WELLINGTON, Nov. 14 (Xinhua) -- The New Zealand capital is in shutdown following a deadly quake that rocked much of the country early Monday.
At least two people were killed when a 7.5-magnitude quake centered on the northeast of the South Island rocked much of New Zealand just after midnight Monday.
The quake was strongly felt in Wellington and has been followed by hundreds of aftershocks.
Wellington Mayor Justin Lester urged people to stay at home Monday and not to enter the central business district.
"There is damage to some CBD buildings and liquefaction in waterfront areas," Lester said in a post on Facebook.
A tsunami warning had been issued for coastal areas expected to remain in place until Monday evening.
Ferry and train services in and out of Wellington had been cancelled, and buses were operating but not to timetables.
The Ministry of Education had advised that all schools in Wellington were to remain shut until buildings had been checked and exams scheduled for Monday had been postponed.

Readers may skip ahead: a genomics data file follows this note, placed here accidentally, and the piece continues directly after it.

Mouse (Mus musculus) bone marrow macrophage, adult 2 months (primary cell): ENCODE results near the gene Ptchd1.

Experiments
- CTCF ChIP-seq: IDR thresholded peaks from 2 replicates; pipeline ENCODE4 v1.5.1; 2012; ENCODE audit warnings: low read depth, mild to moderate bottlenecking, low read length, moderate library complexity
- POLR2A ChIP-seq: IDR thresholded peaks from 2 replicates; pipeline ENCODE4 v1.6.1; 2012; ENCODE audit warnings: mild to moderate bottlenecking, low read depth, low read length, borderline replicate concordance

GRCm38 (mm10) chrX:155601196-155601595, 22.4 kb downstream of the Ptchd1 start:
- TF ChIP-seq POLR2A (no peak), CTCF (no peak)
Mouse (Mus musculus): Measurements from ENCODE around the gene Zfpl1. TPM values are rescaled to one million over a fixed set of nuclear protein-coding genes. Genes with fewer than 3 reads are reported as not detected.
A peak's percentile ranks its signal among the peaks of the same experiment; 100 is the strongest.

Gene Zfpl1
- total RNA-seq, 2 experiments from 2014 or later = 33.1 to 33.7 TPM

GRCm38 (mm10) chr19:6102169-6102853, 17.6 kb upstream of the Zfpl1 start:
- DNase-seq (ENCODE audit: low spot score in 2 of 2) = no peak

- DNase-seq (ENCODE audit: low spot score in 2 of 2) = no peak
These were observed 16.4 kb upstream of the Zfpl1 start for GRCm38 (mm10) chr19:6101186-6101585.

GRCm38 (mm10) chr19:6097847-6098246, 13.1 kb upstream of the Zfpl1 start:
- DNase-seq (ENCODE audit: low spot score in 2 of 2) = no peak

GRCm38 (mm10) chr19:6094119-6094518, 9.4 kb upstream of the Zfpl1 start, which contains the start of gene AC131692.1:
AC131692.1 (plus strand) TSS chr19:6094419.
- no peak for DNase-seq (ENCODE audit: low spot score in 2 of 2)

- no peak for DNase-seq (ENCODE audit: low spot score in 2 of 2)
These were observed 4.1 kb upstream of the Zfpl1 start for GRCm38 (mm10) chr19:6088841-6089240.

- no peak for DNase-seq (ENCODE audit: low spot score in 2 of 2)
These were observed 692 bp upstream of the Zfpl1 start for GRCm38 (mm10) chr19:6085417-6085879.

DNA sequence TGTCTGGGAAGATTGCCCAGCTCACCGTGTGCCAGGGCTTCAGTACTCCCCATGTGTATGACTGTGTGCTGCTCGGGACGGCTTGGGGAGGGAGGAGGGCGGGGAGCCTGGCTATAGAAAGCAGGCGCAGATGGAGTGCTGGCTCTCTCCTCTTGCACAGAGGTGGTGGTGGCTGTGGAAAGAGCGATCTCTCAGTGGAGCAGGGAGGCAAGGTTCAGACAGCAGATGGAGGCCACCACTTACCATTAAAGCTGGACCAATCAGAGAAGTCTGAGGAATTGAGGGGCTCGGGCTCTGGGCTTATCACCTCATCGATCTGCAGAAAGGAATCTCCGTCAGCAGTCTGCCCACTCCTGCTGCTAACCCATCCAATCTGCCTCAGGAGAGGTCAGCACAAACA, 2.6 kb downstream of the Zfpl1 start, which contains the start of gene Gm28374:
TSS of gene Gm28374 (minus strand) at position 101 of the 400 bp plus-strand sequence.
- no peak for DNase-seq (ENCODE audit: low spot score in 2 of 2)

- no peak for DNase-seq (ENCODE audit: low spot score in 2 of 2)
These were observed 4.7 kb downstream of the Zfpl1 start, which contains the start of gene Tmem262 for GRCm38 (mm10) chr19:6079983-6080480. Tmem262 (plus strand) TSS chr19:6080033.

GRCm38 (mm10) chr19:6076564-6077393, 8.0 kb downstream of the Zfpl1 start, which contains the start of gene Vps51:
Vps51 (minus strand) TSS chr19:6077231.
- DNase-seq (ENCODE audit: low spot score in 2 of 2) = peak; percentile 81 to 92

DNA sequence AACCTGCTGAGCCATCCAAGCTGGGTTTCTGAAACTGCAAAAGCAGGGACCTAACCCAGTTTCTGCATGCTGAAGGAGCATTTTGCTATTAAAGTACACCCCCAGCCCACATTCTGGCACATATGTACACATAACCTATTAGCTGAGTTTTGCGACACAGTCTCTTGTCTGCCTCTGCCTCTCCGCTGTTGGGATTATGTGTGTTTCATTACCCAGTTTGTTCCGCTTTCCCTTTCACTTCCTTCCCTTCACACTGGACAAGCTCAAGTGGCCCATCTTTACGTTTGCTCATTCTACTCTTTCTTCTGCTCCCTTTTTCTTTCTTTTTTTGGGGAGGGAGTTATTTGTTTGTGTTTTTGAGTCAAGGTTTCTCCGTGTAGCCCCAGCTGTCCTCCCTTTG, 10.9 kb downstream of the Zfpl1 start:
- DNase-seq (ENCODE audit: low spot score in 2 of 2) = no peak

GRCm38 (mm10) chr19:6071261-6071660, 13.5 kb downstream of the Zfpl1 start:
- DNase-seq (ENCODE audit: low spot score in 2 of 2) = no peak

The Wellington City Council Facebook page said forecast high winds later Monday could dislodge broken glass and other materials from buildings damaged in the tremors.
Council inspectors were sweeping the city to do external rapid assessment checks on buildings in the central business district and in suburban commercial areas in the wake of the big quakes.
"However it is likely that not all buildings will be able to be made safe and there is a risk the forecast winds of up to 140 km/h could bring glass and other materials into the streets," Wellington city civil defense controller Simon Fleisher said in the post.
Wellington regional civil defense controller Bruce Pepperell said in the post that early indications were that a number of major buildings were showing "signs of structural stress."
Prime Minister John Key has called off talks in Argentina this week as his government deals with the aftermath of the earthquake.
Key said Monday that he had postponed a trip to Buenos Aires Tuesday for a series of meetings aimed at strengthening New Zealand's trade, economic and political ties with South America.
However, he hoped to attend the APEC (Asia-Pacific Economic Cooperation) Economic Leaders Meeting in Peru on Nov. 19 and 20 if circumstances permitted.
The decision on whether the trip to APEC would go ahead would be made later this week. Enditem